I love apples. There I said it. :) I love them plain and raw, and I especially love them in desserts. Perhaps the easiest and most reliable apple dessert I have is an Apple Crisp from my Great Grandma Dena. It's the perfect balance of butter, sugar, and cinnamon to top any bunch of apples - anytime, especially in the fall but when you find yourself on a hot August night with a bunch of apples that haven't lived up to your eating-raw expectations and absolutely no chocolate in the house - it's the perfect solution.

Here's the recipe in case you find yourself in the same pickle.

Great Grandma Dena's Apple Crisp

4-6 cups  apples, sliced
1 Tbs  lemon juice
1/4 cup  white flour
1/4 cup  wheat flour
1 cup  rolled oats
1/2 cup  brown sugar
1 tbsp cinnamon
1/2 tsp
1/3 cup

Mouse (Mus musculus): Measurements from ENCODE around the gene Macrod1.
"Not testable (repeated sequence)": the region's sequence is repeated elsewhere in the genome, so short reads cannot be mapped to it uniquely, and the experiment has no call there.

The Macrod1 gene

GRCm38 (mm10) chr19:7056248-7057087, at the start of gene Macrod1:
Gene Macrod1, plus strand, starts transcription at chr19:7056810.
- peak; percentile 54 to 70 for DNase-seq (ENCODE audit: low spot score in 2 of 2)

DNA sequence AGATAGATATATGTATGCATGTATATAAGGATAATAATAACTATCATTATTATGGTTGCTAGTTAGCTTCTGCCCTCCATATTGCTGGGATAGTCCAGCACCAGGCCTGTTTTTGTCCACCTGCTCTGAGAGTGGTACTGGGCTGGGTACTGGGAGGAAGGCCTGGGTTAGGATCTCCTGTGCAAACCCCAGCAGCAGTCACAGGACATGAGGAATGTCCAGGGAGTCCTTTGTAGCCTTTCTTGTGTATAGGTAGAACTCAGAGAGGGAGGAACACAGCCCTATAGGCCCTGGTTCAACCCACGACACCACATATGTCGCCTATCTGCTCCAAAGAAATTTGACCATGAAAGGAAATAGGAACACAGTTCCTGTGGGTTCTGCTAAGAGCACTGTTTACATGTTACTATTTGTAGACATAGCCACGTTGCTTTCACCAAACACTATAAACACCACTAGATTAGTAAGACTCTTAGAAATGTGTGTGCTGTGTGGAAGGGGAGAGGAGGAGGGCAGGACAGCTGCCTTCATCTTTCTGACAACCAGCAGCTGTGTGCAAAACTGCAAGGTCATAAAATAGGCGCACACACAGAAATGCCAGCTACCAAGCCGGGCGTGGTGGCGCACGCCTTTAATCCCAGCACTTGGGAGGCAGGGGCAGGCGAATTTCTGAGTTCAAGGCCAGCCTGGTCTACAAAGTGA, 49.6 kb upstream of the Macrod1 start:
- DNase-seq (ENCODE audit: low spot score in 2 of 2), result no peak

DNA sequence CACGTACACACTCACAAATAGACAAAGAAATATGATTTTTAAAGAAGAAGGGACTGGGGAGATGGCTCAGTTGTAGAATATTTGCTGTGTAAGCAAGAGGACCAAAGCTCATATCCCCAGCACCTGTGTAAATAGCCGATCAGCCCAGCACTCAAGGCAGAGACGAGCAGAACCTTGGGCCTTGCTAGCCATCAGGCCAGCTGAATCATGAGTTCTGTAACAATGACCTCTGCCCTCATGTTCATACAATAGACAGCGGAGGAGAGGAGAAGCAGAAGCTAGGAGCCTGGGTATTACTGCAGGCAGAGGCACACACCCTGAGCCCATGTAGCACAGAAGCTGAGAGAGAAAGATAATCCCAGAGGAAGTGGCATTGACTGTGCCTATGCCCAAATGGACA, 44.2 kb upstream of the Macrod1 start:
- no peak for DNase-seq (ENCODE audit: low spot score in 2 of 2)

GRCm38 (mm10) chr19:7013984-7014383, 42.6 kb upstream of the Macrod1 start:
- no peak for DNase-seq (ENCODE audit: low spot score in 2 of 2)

butter, melted

Place apples in a greased 13x9 shallow pan. Sprinkle with lemon juice. In a separate bowl, combine remaining ingredients. Mix until crumbly. Sprinkle over apples. Bake at 375 for 30 minutes until nicely browned.

Servings: 6

Sunday, July 25, 2010

Sourdough Pan Bread

Long overdue, I'm finally posting this recipe I found for Simple Sourdough Pan Bread over at Carl's Friends. This is the easiest, tastiest, and most reliable sandwich bread I've ever tried to make. It works great from a sourdough starter or from a sponge start. (No sourdough? Just add equal parts water and flour for the starter that's called for and add a packet of yeast. I'll be going fine by morning.)

 You owe it to yourself to try this bread - in the summer though, keep a watch on it during the final rise, it'll blow the proof faster than you can imagine. I came home the other day after running errands while it proofed to find it rolling down the side of my breadpan. Not to worry though, I punched it down, reshaped and let it rise again, it wasn't the prettiest loaf I've made, but it tasted just fine.

Instructions for simple Sourdough Pan Bread using Carl Griffith's 1847 Oregon Trail Sourdough Starter and a Kitchen Aid K-45 mixer

Put into the mixing bowl:
1 cup fully active culture
2 cups water
2 cups bread flour